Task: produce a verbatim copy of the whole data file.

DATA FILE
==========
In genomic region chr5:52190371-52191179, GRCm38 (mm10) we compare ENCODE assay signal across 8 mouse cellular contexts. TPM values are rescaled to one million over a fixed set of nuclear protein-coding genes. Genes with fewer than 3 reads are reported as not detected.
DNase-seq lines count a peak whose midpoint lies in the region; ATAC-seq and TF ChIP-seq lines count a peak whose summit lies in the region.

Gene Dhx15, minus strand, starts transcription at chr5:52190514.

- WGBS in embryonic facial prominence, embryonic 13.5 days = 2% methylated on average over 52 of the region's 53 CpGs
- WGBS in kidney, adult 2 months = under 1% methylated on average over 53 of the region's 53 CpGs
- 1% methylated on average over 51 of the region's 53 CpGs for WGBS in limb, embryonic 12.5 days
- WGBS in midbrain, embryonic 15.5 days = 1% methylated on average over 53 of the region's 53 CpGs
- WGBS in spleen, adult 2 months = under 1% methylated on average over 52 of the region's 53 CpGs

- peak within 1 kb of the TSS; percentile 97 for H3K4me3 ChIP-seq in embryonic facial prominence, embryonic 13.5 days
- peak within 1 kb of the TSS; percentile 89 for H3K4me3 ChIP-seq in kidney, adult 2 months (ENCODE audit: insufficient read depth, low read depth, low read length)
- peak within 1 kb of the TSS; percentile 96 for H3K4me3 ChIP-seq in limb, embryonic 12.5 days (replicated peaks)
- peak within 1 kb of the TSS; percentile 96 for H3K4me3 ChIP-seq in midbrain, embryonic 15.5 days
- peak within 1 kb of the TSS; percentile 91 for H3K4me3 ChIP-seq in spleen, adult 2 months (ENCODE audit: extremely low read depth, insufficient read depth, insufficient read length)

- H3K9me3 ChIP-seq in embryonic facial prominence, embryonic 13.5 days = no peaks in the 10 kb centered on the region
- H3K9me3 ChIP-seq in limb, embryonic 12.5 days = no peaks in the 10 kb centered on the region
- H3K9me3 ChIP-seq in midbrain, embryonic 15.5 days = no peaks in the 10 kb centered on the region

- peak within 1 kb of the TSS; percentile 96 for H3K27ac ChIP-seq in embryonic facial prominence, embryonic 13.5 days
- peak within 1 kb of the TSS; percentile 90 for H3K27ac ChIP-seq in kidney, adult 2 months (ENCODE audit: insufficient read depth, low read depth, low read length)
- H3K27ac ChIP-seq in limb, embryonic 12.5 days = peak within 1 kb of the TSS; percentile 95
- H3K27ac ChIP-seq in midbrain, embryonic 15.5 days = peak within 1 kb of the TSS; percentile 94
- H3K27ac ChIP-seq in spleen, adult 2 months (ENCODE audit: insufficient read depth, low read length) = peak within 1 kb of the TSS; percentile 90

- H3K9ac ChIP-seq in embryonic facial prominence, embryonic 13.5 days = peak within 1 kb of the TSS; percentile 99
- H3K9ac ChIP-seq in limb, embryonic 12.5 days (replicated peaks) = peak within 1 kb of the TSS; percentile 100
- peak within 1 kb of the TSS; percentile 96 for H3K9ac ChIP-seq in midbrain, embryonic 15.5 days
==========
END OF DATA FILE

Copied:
In genomic region chr5:52190371-52191179, GRCm38 (mm10) we compare ENCODE assay signal across 8 mouse cellular contexts. TPM values are rescaled to one million over a fixed set of nuclear protein-coding genes. Genes with fewer than 3 reads are reported as not detected.
DNase-seq lines count a peak whose midpoint lies in the region; ATAC-seq and TF ChIP-seq lines count a peak whose summit lies in the region.

Gene Dhx15, minus strand, starts transcription at chr5:52190514.

- WGBS in embryonic facial prominence, embryonic 13.5 days = 2% methylated on average over 52 of the region's 53 CpGs
- WGBS in kidney, adult 2 months = under 1% methylated on average over 53 of the region's 53 CpGs
- 1% methylated on average over 51 of the region's 53 CpGs for WGBS in limb, embryonic 12.5 days
- WGBS in midbrain, embryonic 15.5 days = 1% methylated on average over 53 of the region's 53 CpGs
- WGBS in spleen, adult 2 months = under 1% methylated on average over 52 of the region's 53 CpGs

- peak within 1 kb of the TSS; percentile 97 for H3K4me3 ChIP-seq in embryonic facial prominence, embryonic 13.5 days
- peak within 1 kb of the TSS; percentile 89 for H3K4me3 ChIP-seq in kidney, adult 2 months (ENCODE audit: insufficient read depth, low read depth, low read length)
- peak within 1 kb of the TSS; percentile 96 for H3K4me3 ChIP-seq in limb, embryonic 12.5 days (replicated peaks)
- peak within 1 kb of the TSS; percentile 96 for H3K4me3 ChIP-seq in midbrain, embryonic 15.5 days
- peak within 1 kb of the TSS; percentile 91 for H3K4me3 ChIP-seq in spleen, adult 2 months (ENCODE audit: extremely low read depth, insufficient read depth, insufficient read length)

- H3K9me3 ChIP-seq in embryonic facial prominence, embryonic 13.5 days = no peaks in the 10 kb centered on the region
- H3K9me3 ChIP-seq in limb, embryonic 12.5 days = no peaks in the 10 kb centered on the region
- H3K9me3 ChIP-seq in midbrain, embryonic 15.5 days = no peaks in the 10 kb centered on the region

- peak within 1 kb of the TSS; percentile 96 for H3K27ac ChIP-seq in embryonic facial prominence, embryonic 13.5 days
- peak within 1 kb of the TSS; percentile 90 for H3K27ac ChIP-seq in kidney, adult 2 months (ENCODE audit: insufficient read depth, low read depth, low read length)
- H3K27ac ChIP-seq in limb, embryonic 12.5 days = peak within 1 kb of the TSS; percentile 95
- H3K27ac ChIP-seq in midbrain, embryonic 15.5 days = peak within 1 kb of the TSS; percentile 94
- H3K27ac ChIP-seq in spleen, adult 2 months (ENCODE audit: insufficient read depth, low read length) = peak within 1 kb of the TSS; percentile 90

- H3K9ac ChIP-seq in embryonic facial prominence, embryonic 13.5 days = peak within 1 kb of the TSS; percentile 99
- H3K9ac ChIP-seq in limb, embryonic 12.5 days (replicated peaks) = peak within 1 kb of the TSS; percentile 100
- peak within 1 kb of the TSS; percentile 96 for H3K9ac ChIP-seq in midbrain, embryonic 15.5 days